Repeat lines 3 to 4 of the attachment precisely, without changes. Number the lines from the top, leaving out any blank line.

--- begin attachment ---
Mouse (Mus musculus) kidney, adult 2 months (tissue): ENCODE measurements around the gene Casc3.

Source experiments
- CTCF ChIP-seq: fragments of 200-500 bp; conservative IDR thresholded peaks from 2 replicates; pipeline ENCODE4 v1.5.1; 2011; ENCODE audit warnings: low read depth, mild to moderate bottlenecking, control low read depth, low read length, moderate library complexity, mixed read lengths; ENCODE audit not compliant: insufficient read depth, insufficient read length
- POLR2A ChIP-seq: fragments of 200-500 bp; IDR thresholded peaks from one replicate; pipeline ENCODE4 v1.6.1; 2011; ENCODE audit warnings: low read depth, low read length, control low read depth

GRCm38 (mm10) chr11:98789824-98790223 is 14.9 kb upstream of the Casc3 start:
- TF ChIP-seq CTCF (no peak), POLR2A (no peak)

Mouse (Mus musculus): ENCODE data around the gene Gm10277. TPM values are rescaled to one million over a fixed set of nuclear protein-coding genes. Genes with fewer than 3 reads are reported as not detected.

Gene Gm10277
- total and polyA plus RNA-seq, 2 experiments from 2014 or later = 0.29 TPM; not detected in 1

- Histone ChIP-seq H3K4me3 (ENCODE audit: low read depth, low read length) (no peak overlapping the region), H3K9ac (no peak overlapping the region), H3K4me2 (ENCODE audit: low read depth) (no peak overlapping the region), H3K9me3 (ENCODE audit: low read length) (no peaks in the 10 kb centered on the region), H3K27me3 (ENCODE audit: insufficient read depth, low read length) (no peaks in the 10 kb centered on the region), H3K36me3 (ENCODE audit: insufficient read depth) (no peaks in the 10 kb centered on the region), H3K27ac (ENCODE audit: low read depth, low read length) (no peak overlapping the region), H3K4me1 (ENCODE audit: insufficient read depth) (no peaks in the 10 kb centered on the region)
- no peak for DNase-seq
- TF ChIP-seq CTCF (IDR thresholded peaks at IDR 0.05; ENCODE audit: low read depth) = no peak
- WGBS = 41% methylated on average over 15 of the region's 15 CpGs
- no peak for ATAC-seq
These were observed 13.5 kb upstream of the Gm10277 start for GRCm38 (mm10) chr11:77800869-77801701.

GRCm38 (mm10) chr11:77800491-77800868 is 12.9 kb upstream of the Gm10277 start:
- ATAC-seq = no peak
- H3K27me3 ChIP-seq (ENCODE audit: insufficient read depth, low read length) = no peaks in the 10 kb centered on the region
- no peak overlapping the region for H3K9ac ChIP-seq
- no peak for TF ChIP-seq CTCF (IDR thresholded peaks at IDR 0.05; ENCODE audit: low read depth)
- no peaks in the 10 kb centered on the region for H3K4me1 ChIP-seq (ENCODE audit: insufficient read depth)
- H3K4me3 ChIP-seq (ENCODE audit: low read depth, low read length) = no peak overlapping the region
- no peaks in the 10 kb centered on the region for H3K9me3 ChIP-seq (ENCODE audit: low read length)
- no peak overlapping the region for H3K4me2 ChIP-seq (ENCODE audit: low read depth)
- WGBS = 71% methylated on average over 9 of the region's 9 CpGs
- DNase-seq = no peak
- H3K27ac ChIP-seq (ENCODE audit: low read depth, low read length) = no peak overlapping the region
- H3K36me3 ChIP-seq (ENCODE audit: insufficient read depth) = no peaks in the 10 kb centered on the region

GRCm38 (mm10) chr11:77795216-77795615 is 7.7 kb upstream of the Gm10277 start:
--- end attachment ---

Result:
- CTCF ChIP-seq: fragments of 200-500 bp; conservative IDR thresholded peaks from 2 replicates; pipeline ENCODE4 v1.5.1; 2011; ENCODE audit warnings: low read depth, mild to moderate bottlenecking, control low read depth, low read length, moderate library complexity, mixed read lengths; ENCODE audit not compliant: insufficient read depth, insufficient read length
- POLR2A ChIP-seq: fragments of 200-500 bp; IDR thresholded peaks from one replicate; pipeline ENCODE4 v1.6.1; 2011; ENCODE audit warnings: low read depth, low read length, control low read depth